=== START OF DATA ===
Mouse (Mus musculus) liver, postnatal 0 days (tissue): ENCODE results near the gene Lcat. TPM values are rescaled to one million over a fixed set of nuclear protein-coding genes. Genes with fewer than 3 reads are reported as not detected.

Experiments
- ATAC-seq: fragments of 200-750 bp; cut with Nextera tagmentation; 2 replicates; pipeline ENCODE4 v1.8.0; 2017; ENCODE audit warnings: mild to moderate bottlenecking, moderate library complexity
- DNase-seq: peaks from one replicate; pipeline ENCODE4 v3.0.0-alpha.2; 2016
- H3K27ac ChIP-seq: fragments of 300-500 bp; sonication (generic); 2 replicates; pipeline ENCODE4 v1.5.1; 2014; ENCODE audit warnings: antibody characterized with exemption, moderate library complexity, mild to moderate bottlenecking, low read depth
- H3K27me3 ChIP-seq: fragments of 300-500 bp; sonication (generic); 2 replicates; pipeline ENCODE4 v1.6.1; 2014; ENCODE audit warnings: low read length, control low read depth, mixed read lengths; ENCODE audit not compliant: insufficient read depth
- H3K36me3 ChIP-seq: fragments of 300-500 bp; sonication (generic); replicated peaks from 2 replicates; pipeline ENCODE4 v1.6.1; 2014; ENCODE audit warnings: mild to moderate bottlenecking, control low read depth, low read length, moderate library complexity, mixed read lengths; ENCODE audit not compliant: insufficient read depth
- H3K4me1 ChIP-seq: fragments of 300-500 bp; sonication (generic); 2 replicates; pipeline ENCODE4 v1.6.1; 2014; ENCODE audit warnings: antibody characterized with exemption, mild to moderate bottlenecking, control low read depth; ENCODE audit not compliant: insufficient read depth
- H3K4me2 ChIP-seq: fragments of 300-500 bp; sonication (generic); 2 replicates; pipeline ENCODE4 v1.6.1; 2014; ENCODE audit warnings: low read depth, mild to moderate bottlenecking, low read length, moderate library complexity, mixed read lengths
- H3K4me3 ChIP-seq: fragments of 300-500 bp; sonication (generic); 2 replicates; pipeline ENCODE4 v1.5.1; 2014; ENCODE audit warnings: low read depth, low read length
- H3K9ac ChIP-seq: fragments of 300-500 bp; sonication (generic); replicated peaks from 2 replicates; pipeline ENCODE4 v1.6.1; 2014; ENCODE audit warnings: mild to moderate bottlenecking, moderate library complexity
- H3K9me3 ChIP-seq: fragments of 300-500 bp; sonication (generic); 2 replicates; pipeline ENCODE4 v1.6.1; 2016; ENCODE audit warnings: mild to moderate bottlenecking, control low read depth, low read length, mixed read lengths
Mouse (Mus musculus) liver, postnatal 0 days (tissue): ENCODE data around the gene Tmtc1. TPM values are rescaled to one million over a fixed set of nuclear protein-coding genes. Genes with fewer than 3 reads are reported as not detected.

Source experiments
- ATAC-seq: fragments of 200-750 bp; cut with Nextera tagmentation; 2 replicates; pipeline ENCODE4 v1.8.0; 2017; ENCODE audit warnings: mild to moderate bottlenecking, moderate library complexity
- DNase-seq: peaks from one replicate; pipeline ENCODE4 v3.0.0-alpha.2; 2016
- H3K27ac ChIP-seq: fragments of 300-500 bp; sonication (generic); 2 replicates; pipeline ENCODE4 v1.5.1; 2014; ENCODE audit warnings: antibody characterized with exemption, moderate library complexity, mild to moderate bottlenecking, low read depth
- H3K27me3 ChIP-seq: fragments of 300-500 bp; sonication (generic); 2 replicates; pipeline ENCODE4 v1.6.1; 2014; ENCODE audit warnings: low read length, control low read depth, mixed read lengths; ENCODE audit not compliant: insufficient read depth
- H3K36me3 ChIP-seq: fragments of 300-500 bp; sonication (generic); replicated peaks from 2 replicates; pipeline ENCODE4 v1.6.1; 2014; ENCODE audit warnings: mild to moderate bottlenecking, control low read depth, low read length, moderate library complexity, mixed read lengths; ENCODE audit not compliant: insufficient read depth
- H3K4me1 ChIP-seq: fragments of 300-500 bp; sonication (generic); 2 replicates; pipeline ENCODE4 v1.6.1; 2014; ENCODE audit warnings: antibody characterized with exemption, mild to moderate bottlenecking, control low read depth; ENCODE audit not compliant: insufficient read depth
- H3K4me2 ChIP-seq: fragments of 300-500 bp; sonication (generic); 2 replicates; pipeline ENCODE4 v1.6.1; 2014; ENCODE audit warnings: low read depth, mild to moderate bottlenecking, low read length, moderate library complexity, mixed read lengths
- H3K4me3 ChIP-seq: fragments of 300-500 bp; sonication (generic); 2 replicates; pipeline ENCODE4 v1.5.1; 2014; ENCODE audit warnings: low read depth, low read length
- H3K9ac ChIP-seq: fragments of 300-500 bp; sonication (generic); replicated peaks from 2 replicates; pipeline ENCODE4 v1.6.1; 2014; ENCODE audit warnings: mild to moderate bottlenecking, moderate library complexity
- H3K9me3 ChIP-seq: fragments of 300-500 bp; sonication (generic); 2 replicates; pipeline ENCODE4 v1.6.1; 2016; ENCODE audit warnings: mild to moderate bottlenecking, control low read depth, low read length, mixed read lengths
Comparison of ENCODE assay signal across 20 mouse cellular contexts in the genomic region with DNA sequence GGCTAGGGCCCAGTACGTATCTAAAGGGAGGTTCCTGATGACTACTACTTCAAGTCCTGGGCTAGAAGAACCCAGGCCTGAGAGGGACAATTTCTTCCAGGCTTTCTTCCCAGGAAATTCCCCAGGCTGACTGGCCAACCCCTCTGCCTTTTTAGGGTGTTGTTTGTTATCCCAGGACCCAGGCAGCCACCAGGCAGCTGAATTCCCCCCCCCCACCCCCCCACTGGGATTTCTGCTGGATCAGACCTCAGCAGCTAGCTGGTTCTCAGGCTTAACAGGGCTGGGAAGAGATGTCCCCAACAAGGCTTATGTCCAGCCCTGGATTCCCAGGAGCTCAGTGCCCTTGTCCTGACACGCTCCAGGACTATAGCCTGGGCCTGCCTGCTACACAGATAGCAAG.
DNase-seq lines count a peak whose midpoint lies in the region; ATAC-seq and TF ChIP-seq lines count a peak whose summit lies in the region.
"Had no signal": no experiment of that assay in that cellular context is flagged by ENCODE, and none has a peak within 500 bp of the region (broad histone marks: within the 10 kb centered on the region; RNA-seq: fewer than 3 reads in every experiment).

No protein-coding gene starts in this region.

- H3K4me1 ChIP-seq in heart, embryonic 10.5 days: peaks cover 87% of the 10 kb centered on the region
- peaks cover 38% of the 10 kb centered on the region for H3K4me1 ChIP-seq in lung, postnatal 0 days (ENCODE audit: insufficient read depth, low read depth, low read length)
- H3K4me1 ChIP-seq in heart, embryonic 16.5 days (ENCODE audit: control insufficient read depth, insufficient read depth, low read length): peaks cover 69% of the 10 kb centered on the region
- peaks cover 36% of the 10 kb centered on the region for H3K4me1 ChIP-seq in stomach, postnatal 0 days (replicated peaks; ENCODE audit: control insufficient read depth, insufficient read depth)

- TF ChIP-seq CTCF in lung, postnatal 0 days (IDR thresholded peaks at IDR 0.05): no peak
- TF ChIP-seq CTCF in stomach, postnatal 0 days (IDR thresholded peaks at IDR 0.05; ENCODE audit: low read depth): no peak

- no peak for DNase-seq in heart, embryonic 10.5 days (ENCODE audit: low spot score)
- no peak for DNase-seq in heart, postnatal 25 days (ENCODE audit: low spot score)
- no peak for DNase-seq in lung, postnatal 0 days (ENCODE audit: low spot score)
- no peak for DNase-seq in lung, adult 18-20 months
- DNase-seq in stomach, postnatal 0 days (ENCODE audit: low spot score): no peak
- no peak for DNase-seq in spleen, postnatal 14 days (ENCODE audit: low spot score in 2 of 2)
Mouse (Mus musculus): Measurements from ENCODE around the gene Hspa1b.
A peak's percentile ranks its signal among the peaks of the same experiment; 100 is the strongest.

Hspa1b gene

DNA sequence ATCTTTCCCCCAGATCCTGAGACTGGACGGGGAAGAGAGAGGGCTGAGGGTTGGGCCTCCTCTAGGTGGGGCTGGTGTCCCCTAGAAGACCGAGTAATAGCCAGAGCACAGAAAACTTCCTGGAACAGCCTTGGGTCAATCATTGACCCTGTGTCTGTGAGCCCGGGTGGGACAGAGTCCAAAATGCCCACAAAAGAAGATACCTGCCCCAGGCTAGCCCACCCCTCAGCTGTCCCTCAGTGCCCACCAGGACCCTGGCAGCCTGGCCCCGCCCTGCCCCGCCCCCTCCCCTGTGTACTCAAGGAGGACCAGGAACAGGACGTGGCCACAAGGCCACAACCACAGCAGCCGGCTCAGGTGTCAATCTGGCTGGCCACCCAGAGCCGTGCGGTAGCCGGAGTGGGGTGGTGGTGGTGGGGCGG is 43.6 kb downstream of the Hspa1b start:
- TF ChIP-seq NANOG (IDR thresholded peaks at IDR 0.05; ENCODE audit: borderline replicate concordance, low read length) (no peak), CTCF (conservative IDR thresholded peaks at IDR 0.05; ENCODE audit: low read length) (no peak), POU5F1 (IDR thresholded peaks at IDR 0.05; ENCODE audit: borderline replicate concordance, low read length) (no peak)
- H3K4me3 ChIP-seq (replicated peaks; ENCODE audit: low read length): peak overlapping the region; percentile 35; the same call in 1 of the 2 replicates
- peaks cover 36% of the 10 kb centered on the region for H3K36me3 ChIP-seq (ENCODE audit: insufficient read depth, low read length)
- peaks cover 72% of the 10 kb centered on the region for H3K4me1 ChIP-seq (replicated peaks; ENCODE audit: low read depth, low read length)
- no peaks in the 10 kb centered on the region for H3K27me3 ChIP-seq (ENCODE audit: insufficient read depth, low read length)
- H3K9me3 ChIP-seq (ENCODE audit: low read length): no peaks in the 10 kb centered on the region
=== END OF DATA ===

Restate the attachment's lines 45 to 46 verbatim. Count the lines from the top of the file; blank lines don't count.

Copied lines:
- TF ChIP-seq NANOG (IDR thresholded peaks at IDR 0.05; ENCODE audit: borderline replicate concordance, low read length) (no peak), CTCF (conservative IDR thresholded peaks at IDR 0.05; ENCODE audit: low read length) (no peak), POU5F1 (IDR thresholded peaks at IDR 0.05; ENCODE audit: borderline replicate concordance, low read length) (no peak)
- H3K4me3 ChIP-seq (replicated peaks; ENCODE audit: low read length): peak overlapping the region; percentile 35; the same call in 1 of the 2 replicates